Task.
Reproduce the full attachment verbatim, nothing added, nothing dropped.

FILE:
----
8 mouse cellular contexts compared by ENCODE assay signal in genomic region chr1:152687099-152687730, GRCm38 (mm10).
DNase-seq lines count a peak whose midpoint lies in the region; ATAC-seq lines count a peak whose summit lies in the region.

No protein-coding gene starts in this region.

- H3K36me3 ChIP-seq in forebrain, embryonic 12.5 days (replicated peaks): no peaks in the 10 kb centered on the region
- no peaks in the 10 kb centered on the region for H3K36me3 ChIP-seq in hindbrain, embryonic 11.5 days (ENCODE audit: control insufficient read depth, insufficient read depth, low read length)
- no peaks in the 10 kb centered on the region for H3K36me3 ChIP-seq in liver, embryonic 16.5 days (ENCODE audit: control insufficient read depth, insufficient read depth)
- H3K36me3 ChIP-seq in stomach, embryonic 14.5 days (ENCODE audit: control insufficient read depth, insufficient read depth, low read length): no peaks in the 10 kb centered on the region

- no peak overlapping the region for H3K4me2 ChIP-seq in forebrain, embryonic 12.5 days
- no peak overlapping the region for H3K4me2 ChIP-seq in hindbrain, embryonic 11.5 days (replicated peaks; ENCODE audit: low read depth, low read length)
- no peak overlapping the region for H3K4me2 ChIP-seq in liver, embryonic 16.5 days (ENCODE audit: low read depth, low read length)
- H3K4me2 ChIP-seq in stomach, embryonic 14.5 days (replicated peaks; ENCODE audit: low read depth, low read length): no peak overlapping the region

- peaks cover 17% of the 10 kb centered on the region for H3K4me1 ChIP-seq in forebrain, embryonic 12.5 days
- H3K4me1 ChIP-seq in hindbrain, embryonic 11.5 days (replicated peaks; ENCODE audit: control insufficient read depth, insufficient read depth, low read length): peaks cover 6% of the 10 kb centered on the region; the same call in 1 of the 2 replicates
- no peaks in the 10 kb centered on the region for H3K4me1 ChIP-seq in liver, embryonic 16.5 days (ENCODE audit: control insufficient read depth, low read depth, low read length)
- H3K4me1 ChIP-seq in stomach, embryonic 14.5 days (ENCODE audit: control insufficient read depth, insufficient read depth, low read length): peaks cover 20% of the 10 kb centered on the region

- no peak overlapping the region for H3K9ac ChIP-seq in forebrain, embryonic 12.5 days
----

8 mouse cellular contexts compared by ENCODE assay signal in genomic region chr1:152687099-152687730, GRCm38 (mm10).
DNase-seq lines count a peak whose midpoint lies in the region; ATAC-seq lines count a peak whose summit lies in the region.

No protein-coding gene starts in this region.

- H3K36me3 ChIP-seq in forebrain, embryonic 12.5 days (replicated peaks): no peaks in the 10 kb centered on the region
- no peaks in the 10 kb centered on the region for H3K36me3 ChIP-seq in hindbrain, embryonic 11.5 days (ENCODE audit: control insufficient read depth, insufficient read depth, low read length)
- no peaks in the 10 kb centered on the region for H3K36me3 ChIP-seq in liver, embryonic 16.5 days (ENCODE audit: control insufficient read depth, insufficient read depth)
- H3K36me3 ChIP-seq in stomach, embryonic 14.5 days (ENCODE audit: control insufficient read depth, insufficient read depth, low read length): no peaks in the 10 kb centered on the region

- no peak overlapping the region for H3K4me2 ChIP-seq in forebrain, embryonic 12.5 days
- no peak overlapping the region for H3K4me2 ChIP-seq in hindbrain, embryonic 11.5 days (replicated peaks; ENCODE audit: low read depth, low read length)
- no peak overlapping the region for H3K4me2 ChIP-seq in liver, embryonic 16.5 days (ENCODE audit: low read depth, low read length)
- H3K4me2 ChIP-seq in stomach, embryonic 14.5 days (replicated peaks; ENCODE audit: low read depth, low read length): no peak overlapping the region

- peaks cover 17% of the 10 kb centered on the region for H3K4me1 ChIP-seq in forebrain, embryonic 12.5 days
- H3K4me1 ChIP-seq in hindbrain, embryonic 11.5 days (replicated peaks; ENCODE audit: control insufficient read depth, insufficient read depth, low read length): peaks cover 6% of the 10 kb centered on the region; the same call in 1 of the 2 replicates
- no peaks in the 10 kb centered on the region for H3K4me1 ChIP-seq in liver, embryonic 16.5 days (ENCODE audit: control insufficient read depth, low read depth, low read length)
- H3K4me1 ChIP-seq in stomach, embryonic 14.5 days (ENCODE audit: control insufficient read depth, insufficient read depth, low read length): peaks cover 20% of the 10 kb centered on the region

- no peak overlapping the region for H3K9ac ChIP-seq in forebrain, embryonic 12.5 days